I don’t like playing the best deck. I have shared this before, but one of my guiding philosophies in deck choice before a tournament is as follows: If Deck A and Deck B both give me roughly the same chance to win the tournament – based on their consistency, matchup spread, etc. – and Deck A is a popular archetype and Deck B is not, then I will choose Deck B every time.
There are a few reasons for this. Most importantly, if I am playing a less popular deck (even if it is a “known” deck), then inherently other players will have less experience playing against it. This means they will not understand the intricacies of the matchup as well as versus Deck A and I will have an advantage. If Deck B is a very under the radar play or entirely new deck, then this effect gets magnified even more. Some recent examples of this philosophy on my deck choice: Philadelphia Regionals 2016 I played Accelgor/Wobbuffet (RIP), a fringe deck in the Expanded format compared to my other top choice, Seismitoad/Crobat.
However, I also believe there are times in Pokémon where you simply cannot justify playing anything except the best deck. We saw this a lot when Night March was so dominant in the 2015-2016 season. Going into Nationals 2016, I desperately wanted to play anything but Night March. We tested so many weird concepts (we even tested Night March/Vileplume!) and nothing was good enough—so on the eve of the tournament, Ross and I sleeved up our Night March list and called it a day. Did it feel good? No. But it felt like playing Night March would give us the best chance at winning the tournament, and that is what matters most.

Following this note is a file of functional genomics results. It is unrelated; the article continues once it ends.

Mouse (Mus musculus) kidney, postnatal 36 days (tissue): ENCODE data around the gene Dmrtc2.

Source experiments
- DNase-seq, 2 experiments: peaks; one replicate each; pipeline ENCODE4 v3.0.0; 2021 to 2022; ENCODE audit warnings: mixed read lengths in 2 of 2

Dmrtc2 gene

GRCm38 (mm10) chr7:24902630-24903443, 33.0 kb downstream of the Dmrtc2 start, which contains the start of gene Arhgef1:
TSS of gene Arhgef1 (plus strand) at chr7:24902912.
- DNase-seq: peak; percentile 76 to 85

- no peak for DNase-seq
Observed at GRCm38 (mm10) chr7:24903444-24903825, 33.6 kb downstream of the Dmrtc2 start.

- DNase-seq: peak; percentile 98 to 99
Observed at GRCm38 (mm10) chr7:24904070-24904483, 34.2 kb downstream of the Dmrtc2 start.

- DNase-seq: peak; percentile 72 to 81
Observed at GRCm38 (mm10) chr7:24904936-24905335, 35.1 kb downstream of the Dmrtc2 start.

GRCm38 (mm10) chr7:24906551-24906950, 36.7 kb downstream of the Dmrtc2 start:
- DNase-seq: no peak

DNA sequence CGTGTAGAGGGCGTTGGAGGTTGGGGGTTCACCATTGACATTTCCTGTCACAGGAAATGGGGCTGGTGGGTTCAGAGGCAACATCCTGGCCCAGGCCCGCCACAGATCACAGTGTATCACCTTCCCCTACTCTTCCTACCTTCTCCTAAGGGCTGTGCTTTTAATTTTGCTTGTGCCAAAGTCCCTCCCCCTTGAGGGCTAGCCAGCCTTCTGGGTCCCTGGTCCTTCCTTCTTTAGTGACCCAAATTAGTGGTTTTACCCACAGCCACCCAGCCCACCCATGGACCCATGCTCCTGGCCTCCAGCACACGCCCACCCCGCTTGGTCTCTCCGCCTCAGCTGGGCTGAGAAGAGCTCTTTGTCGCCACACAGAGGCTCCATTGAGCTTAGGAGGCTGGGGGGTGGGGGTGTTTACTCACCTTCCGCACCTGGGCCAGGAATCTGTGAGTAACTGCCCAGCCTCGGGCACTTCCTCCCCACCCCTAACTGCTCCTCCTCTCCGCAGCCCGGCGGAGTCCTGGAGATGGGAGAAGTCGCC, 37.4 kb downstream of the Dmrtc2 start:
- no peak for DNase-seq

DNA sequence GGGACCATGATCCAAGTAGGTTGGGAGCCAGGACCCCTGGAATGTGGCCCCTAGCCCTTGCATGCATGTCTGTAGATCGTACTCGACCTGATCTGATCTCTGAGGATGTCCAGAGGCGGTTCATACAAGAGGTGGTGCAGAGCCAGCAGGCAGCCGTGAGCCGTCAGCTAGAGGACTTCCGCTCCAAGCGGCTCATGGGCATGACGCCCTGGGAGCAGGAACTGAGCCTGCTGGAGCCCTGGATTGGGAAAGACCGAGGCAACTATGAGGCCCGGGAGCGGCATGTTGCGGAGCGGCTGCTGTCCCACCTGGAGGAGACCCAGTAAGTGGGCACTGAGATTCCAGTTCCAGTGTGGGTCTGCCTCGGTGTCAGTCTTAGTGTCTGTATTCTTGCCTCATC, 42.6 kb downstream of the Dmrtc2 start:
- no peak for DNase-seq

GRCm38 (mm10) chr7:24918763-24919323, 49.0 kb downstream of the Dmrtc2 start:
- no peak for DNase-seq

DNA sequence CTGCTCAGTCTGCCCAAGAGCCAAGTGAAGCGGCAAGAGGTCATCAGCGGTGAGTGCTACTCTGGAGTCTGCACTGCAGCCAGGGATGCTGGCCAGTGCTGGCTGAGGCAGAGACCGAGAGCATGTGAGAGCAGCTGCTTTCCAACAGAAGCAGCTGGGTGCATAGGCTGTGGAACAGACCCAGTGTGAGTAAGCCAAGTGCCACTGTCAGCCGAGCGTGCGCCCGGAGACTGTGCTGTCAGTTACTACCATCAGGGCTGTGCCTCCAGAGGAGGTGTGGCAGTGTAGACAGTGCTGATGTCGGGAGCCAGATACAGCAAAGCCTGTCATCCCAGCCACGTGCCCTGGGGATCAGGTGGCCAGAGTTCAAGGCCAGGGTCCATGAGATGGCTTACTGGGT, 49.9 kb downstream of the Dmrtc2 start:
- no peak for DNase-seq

Today, we are living in a format absolutely dominated by a single deck: Gardevoir-GX. I have tested some other stuff in preparation for this article and just to explore the new format in general, but I am still convinced Gardevoir is far and away the best deck in the format. I see no compelling reason to play anything except Gardevoir-GX for the near future. The last time we have seen such dominance in the game is ironically when a different Gardevoir held the title of BDIF. Today, I would like to talk about what it means to play the best deck, look at some potential twists to the Gardevoir/Sylveon list that dominated the BKP–BUS format, and end with some fringe ideas that may have potential.
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